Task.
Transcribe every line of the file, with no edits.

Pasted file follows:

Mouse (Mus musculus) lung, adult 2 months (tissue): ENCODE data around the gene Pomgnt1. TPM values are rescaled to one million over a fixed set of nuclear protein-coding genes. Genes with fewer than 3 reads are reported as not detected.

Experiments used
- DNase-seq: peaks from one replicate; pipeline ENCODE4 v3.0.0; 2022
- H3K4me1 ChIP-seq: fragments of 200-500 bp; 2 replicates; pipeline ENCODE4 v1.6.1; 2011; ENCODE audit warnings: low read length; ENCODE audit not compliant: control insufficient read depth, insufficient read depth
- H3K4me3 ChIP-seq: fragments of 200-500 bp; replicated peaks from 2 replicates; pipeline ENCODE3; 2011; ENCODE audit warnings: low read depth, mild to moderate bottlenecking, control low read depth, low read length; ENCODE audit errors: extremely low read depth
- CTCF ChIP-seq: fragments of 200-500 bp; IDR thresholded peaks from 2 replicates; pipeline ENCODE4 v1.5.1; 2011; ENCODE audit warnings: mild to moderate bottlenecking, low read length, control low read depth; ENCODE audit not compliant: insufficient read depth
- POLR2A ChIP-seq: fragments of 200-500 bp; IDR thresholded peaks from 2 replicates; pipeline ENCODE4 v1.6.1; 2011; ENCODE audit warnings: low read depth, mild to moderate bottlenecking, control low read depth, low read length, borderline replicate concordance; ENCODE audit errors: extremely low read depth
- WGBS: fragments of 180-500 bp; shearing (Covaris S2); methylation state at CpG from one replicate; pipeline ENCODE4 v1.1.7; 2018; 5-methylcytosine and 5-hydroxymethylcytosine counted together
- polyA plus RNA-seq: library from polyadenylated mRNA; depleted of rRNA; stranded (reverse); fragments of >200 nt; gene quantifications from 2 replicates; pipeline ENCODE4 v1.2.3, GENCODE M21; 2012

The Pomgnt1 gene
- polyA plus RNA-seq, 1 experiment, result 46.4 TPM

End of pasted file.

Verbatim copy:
Mouse (Mus musculus) lung, adult 2 months (tissue): ENCODE data around the gene Pomgnt1. TPM values are rescaled to one million over a fixed set of nuclear protein-coding genes. Genes with fewer than 3 reads are reported as not detected.

Experiments used
- DNase-seq: peaks from one replicate; pipeline ENCODE4 v3.0.0; 2022
- H3K4me1 ChIP-seq: fragments of 200-500 bp; 2 replicates; pipeline ENCODE4 v1.6.1; 2011; ENCODE audit warnings: low read length; ENCODE audit not compliant: control insufficient read depth, insufficient read depth
- H3K4me3 ChIP-seq: fragments of 200-500 bp; replicated peaks from 2 replicates; pipeline ENCODE3; 2011; ENCODE audit warnings: low read depth, mild to moderate bottlenecking, control low read depth, low read length; ENCODE audit errors: extremely low read depth
- CTCF ChIP-seq: fragments of 200-500 bp; IDR thresholded peaks from 2 replicates; pipeline ENCODE4 v1.5.1; 2011; ENCODE audit warnings: mild to moderate bottlenecking, low read length, control low read depth; ENCODE audit not compliant: insufficient read depth
- POLR2A ChIP-seq: fragments of 200-500 bp; IDR thresholded peaks from 2 replicates; pipeline ENCODE4 v1.6.1; 2011; ENCODE audit warnings: low read depth, mild to moderate bottlenecking, control low read depth, low read length, borderline replicate concordance; ENCODE audit errors: extremely low read depth
- WGBS: fragments of 180-500 bp; shearing (Covaris S2); methylation state at CpG from one replicate; pipeline ENCODE4 v1.1.7; 2018; 5-methylcytosine and 5-hydroxymethylcytosine counted together
- polyA plus RNA-seq: library from polyadenylated mRNA; depleted of rRNA; stranded (reverse); fragments of >200 nt; gene quantifications from 2 replicates; pipeline ENCODE4 v1.2.3, GENCODE M21; 2012

The Pomgnt1 gene
- polyA plus RNA-seq, 1 experiment, result 46.4 TPM